I was doing some reading last night, and discovered something very interested. I was reading on Shannon's Capacity theory (I have read up on it before, but never compared it to real tests) Here's a link to a good video that explains it: https://www.youtube.com/watch?v=ancDN11C2vg
I started doing some math on the performance I got with various tests, to see how my real throughput compared to the possible maximum throughput.
I was looking at my tests up on the mountain from yesterday, and discovered that they were at the upper limit of maximum possible bandwith per Shannon's capacity theory.
For example, Band 2 test yesterday:
Note that the SINR is about 20.
Speed test from band 2.
Now do the math and guess what? For a 20mhz channel with a SINR of 20 the maximum throughput possible is.... 87.8 mbps!
(You can do the calculations here yourself if you don't believe me: http://www.rfwireless-world.com/calcula ... lator.html
This also happened with my band 12 test up on the mountain. The ones outside at my house, I ran them through the calculator and they still had a lot of room to improve. If I'm understanding this correctly then, I think this means a few things.
1. The only way to improve my bandwith (at least in the tests at the top of the mountain) is to get a better signal to noise ratio.
2. The antennas were working at full capacity and efficiency if you think about it. The only way to improve from this test, would be to have completely clear LOS (this was close, but you all saw from the pictures that it wasn't quite).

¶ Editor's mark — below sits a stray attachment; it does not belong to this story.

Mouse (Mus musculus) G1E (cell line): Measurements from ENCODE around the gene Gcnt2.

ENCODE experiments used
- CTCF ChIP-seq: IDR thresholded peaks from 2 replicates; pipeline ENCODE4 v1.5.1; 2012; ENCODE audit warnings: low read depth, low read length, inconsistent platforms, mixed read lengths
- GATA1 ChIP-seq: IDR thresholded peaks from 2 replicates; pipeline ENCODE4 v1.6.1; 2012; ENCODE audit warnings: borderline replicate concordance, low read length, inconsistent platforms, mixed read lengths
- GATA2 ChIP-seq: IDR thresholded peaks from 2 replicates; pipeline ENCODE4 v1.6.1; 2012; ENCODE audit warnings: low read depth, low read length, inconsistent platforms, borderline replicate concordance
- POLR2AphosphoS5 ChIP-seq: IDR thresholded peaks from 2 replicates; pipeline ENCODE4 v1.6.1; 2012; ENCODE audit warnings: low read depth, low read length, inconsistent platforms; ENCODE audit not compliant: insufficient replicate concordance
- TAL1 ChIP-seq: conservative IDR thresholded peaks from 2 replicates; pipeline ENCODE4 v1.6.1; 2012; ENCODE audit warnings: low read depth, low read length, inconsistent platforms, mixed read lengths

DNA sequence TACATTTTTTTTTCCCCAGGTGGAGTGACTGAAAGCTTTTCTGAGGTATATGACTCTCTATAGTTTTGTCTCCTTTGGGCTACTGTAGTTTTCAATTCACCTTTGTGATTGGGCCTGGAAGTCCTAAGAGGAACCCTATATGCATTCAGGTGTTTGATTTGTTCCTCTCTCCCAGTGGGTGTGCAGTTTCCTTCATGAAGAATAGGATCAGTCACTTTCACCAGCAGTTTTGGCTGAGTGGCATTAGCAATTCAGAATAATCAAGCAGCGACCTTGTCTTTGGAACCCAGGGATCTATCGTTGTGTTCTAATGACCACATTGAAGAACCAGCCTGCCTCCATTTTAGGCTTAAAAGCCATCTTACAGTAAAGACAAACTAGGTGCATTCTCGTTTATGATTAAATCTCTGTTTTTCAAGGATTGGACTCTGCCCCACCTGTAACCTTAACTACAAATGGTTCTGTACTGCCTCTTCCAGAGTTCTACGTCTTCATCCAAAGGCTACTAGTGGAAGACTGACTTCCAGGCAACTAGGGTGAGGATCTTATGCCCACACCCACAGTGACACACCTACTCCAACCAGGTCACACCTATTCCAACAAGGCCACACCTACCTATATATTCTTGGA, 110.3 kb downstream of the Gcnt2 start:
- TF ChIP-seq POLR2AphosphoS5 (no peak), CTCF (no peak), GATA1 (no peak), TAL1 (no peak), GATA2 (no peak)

3. Signal to noise ratio is everything. I've noticed this in other tests as well. There's a few reasons for this. (Improving signal strength is a good idea, but SNR is much much more important)
A. LTE modulation rates increase as SINR ratio improves, so you can get more bits per symbol and more throughput. See this link: https://www.researchgate.net/figure/Mea ... 2_47330409
. It's not the greatest diagram, but you get the idea.
B. The more narrow the bandwith, the higher SNR one will have. Why is this? Because the less spectrum you are viewing, the less noise you will have. This is why when I'm using both bands the signal to noise ratio is much lower than when I'm isolating the modem to one specific band.
C. I've seen this on my ubiquiti nanostations. They are 2.4ghz, and if I run a 40mhz wide channel, they pick up tons of noise, but if they are only 10mhz wise, the SNR improves greatly.
4. I ordered some B2 yagis yesterday, so it will be interesting to see if they can improve on the SNR at my house, and therefore improve my throughput.